House Group Led
By Roe Is Working
On An Alternative
BY KRISTEN BUCKLES
After a session of tense debate on a gamut of issues from health care to national security, a week of bipartisan votes in the U.S. House of Representatives was a welcome relief for U.S. Rep. Phil Roe, R-1st, of Johnson City.
Nonetheless, the fast-approaching August recess is no less valued or needed, Roe said in a news media conference call on Thursday.
Among the bipartisan votes he praised was what he described as the too-long-delayed approval of the Smarter Solutions for Students Act.
The act, which at the time of the media conference call was awaiting President Barack Obama's signature, is aimed at stabilizing student loan rates by tying them to the marketplace and setting maximum interest-rate caps.
STUDENT LOAN RATES
According to a news release from the House Education and Workforce Committee, H.R. 1911 will:
* Calculate undergraduate Stafford loans using a formula based on the 10-year Treasury note, plus 2.05 percent.
* Calculate graduate Stafford loans using the same formula, plus 3.6 percent.
* Calculate graduate and parent PLUS loans using the formula, plus 4.6 percent.
* Set an 8.25 percent interest rate cap on undergraduates' Stafford loans; a 9.5 percent cap on graduate students' Stafford loans; and a 10.5 percent cap on PLUS loans.
* Provide stability for students by locking in interest rates for the life of the loans.
* Prevent future uncertainty about whether Congress is going to act in time to change the interest rate.
The bill "languished in the Senate" for some time after passing the House, Roe said.
"I think Sen. [Lamar] Alexander [R-Tenn.] and some others got a fire built and realized they had to do something," he said.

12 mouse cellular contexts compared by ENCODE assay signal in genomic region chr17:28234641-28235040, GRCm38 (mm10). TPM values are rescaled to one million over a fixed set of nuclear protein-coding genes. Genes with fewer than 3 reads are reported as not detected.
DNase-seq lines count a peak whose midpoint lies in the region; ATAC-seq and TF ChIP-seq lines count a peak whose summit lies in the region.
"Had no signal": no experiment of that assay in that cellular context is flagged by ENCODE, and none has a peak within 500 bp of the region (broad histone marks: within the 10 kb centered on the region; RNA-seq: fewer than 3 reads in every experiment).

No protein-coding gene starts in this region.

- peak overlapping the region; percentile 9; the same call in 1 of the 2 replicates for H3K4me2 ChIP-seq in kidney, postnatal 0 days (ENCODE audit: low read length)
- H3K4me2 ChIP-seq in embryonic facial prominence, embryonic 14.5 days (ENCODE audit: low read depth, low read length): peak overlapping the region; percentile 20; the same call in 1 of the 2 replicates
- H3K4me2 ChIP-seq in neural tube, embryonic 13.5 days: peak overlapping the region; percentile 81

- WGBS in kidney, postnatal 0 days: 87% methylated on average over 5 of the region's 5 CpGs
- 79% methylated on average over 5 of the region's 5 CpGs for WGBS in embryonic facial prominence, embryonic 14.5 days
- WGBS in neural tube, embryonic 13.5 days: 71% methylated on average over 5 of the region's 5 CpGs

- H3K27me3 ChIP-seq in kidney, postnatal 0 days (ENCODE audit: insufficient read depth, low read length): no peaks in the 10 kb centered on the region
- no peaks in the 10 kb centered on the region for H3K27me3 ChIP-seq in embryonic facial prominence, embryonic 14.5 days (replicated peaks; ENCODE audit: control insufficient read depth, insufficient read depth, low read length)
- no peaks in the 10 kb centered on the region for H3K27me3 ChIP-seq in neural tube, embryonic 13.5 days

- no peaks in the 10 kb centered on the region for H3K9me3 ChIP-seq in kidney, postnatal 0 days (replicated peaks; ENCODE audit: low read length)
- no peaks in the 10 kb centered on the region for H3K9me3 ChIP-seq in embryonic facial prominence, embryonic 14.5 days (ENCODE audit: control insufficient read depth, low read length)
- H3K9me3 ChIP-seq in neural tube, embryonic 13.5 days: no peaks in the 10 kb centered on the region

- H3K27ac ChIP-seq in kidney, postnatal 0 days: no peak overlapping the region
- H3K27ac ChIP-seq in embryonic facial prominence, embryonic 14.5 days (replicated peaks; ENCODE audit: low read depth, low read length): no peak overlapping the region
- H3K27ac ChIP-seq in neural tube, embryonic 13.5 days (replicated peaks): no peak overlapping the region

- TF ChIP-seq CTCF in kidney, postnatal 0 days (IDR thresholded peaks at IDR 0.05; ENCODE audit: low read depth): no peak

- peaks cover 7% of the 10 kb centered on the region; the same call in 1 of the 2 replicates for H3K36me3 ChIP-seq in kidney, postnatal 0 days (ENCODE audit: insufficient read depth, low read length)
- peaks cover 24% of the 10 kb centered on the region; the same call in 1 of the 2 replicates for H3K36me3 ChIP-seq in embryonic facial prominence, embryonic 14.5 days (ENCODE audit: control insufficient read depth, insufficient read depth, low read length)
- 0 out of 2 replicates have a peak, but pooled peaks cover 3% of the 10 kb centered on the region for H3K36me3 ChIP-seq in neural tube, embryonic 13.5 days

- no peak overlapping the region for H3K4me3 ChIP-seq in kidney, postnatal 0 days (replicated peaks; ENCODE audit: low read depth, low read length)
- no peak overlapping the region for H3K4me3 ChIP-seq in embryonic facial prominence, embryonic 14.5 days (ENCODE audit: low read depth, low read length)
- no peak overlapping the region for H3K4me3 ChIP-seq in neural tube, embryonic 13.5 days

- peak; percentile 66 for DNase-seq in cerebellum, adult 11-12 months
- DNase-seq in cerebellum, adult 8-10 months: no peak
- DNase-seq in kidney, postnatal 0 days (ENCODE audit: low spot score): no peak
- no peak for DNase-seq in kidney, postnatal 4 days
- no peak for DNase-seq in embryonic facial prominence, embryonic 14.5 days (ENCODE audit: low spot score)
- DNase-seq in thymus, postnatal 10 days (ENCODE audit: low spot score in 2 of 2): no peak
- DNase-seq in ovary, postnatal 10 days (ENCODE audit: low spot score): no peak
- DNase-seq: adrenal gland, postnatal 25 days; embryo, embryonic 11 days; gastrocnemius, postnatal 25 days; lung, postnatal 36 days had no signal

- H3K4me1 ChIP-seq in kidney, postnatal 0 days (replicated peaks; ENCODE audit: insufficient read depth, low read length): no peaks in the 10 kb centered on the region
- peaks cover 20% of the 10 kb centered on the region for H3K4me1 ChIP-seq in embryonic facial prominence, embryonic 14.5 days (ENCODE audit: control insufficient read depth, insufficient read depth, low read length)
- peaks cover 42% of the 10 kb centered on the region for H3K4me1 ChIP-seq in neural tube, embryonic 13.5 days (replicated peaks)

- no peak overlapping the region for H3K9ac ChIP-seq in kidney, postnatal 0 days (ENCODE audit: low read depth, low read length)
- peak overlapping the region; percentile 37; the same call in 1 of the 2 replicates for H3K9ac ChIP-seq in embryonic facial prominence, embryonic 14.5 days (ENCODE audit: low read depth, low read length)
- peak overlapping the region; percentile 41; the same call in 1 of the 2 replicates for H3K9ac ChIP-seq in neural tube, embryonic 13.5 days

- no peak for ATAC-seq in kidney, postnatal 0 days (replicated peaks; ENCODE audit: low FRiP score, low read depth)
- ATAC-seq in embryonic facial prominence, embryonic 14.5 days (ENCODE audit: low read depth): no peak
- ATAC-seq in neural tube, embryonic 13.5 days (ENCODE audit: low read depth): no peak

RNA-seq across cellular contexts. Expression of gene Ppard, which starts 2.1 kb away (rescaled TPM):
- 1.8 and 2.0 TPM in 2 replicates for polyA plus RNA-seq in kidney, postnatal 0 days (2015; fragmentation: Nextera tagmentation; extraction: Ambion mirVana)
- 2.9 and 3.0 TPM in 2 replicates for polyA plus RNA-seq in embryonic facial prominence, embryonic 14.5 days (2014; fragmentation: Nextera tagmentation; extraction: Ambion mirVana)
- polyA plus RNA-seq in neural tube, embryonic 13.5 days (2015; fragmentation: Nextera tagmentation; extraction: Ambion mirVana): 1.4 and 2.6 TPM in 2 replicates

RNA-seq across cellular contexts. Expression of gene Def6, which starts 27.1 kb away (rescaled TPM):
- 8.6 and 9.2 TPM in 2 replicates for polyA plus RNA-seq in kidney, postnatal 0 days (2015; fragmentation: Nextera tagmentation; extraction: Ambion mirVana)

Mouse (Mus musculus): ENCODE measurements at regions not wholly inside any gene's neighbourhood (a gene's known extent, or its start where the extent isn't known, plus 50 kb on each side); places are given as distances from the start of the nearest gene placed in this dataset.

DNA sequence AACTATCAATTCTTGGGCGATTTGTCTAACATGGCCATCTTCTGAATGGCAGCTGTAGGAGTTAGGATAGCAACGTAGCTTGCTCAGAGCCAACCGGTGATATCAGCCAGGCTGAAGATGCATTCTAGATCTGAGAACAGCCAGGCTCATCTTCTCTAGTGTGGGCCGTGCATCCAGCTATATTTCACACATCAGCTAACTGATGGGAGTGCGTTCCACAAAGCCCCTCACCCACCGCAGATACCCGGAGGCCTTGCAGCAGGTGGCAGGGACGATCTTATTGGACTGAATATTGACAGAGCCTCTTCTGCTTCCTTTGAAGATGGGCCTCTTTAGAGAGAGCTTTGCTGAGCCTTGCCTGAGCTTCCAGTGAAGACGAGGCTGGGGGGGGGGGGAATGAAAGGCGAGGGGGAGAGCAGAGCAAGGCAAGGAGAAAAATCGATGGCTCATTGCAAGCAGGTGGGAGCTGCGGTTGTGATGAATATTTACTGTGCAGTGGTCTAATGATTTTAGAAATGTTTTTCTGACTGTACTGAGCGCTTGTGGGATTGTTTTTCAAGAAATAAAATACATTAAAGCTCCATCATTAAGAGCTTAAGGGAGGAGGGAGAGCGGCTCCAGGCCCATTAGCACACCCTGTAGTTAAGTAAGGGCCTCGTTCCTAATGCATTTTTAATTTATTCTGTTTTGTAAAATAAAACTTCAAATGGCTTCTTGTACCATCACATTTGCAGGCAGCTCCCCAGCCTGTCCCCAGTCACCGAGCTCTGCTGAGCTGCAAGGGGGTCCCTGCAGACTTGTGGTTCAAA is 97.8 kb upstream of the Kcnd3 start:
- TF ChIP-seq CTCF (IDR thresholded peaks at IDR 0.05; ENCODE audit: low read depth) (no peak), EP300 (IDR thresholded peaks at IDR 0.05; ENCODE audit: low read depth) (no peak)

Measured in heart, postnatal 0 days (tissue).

HIGHER EDUCATION ACT
Congress's next step in improving the affordability of higher education will likely come through their work with the Higher Education Act, Roe said.
A House Education & Workforce Committee release specifically requests input from communities on ways to address the affordability of higher education, noting the need to "empower students as consumers in higher education" and "simplify and improve the student aid and loan programs."
Roe said he is also consistently calling on university presidents to seek out improvements to affordability.
New, innovative approaches to education, such as online courses through the new Tennessee-Western Governors University, may also be a solution, he said.
He also noted the number of community colleges in the First Congressional District that offer often-times more affordable educational opportunities than four-year institutions.
"There is a responsibility on the student's side," Roe added, calling on students to carefully consider their pathway, degree and job opportunities in light of the extensive debt that can easily pile up during college.
"Student loan debt exceeds all credit card debt," he added.
After praising the progress made in this and other bipartisan votes related to education and veterans affairs this week, Roe turned his attention to the coming recess.
He said that the month is set to be a busy one, with a focus on jobs and health care.
The congressman revealed that he has been putting together a subcommittee from a health-related committee on which he serves.
The new subcommittee and the health committee from which it is drawn are both functions of the Republican Study Committee in the House of Representatives.
The subcommittee, led by Roe, is working to write an alternative to the Affordable Care Act (ACA, also known as ObamaCare), he said.
He noted a number of organizations with which the subcommittee has met, receiving "very positive response."
Key among the items this re-write would feature would be:
* expanding the number of individuals covered;
* no mandates;
* no increased taxes; and,
* equal tax treatment for companies and individuals.
Roe said he will continue to share details on this rewrite in the coming days. He noted that Congress will vote on funding of the ACA in the fall session, which begins in September.
Other items on the agenda for the fall, he said, will be the appropriations bills, the debt ceiling, immigration reform, and a Sustainable Growth Rate Reform bill for which he said he has signed on as an original co-sponsor.
This bill will address the way in which Medicare pays doctors, he said.